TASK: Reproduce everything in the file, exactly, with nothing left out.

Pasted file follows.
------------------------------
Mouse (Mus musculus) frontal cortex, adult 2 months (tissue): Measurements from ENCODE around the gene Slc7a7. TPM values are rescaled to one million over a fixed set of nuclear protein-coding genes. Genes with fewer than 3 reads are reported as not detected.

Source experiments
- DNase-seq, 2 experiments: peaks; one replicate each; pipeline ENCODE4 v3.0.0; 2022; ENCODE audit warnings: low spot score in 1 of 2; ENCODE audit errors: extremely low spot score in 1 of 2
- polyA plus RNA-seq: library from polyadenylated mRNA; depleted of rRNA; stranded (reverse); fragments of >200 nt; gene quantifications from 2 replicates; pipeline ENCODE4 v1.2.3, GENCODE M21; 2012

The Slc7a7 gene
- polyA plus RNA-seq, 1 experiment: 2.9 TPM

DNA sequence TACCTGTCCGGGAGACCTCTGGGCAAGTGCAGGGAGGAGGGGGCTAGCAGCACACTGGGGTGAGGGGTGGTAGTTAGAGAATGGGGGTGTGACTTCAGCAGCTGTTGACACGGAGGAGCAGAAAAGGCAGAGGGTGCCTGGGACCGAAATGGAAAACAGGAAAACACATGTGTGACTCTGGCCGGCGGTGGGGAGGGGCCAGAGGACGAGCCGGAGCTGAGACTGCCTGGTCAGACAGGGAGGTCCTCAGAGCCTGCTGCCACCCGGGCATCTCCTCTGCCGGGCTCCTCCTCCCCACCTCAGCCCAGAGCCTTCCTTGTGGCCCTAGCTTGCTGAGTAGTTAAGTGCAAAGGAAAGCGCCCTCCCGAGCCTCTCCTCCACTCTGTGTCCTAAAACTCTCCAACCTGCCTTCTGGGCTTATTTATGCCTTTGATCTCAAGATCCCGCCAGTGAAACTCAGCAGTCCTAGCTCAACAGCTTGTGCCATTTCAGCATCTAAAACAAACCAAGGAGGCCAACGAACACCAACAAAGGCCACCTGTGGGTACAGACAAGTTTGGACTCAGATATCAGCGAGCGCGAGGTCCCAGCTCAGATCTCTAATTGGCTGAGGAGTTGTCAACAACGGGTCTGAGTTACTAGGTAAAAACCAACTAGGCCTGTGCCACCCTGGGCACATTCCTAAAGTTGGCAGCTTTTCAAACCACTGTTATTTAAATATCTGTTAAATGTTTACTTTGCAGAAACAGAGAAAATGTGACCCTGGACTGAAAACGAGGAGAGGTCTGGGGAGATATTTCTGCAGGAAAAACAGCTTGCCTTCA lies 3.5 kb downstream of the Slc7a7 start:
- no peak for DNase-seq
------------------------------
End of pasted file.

Mouse (Mus musculus) frontal cortex, adult 2 months (tissue): Measurements from ENCODE around the gene Slc7a7. TPM values are rescaled to one million over a fixed set of nuclear protein-coding genes. Genes with fewer than 3 reads are reported as not detected.

Source experiments
- DNase-seq, 2 experiments: peaks; one replicate each; pipeline ENCODE4 v3.0.0; 2022; ENCODE audit warnings: low spot score in 1 of 2; ENCODE audit errors: extremely low spot score in 1 of 2
- polyA plus RNA-seq: library from polyadenylated mRNA; depleted of rRNA; stranded (reverse); fragments of >200 nt; gene quantifications from 2 replicates; pipeline ENCODE4 v1.2.3, GENCODE M21; 2012

The Slc7a7 gene
- polyA plus RNA-seq, 1 experiment: 2.9 TPM

DNA sequence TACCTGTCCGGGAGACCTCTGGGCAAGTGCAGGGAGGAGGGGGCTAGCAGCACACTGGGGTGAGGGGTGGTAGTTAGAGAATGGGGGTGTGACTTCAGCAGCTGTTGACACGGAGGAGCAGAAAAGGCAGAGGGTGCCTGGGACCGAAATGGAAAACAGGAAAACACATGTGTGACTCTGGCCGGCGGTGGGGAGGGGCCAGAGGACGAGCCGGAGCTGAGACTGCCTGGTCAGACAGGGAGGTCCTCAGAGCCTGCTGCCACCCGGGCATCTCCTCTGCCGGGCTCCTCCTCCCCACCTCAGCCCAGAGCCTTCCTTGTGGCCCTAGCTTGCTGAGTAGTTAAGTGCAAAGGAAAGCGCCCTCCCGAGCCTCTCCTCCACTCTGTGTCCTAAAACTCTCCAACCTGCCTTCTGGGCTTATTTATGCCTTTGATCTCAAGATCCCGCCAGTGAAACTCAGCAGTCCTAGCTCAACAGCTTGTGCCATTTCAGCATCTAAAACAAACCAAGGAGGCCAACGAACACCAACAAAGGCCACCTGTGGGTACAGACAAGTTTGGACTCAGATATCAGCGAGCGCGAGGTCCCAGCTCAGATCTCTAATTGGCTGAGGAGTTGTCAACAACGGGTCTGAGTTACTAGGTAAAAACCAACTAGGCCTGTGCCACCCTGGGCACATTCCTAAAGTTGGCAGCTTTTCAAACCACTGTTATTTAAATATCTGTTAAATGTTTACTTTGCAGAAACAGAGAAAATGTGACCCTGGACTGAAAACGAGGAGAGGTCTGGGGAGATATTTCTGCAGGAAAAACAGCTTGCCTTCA lies 3.5 kb downstream of the Slc7a7 start:
- no peak for DNase-seq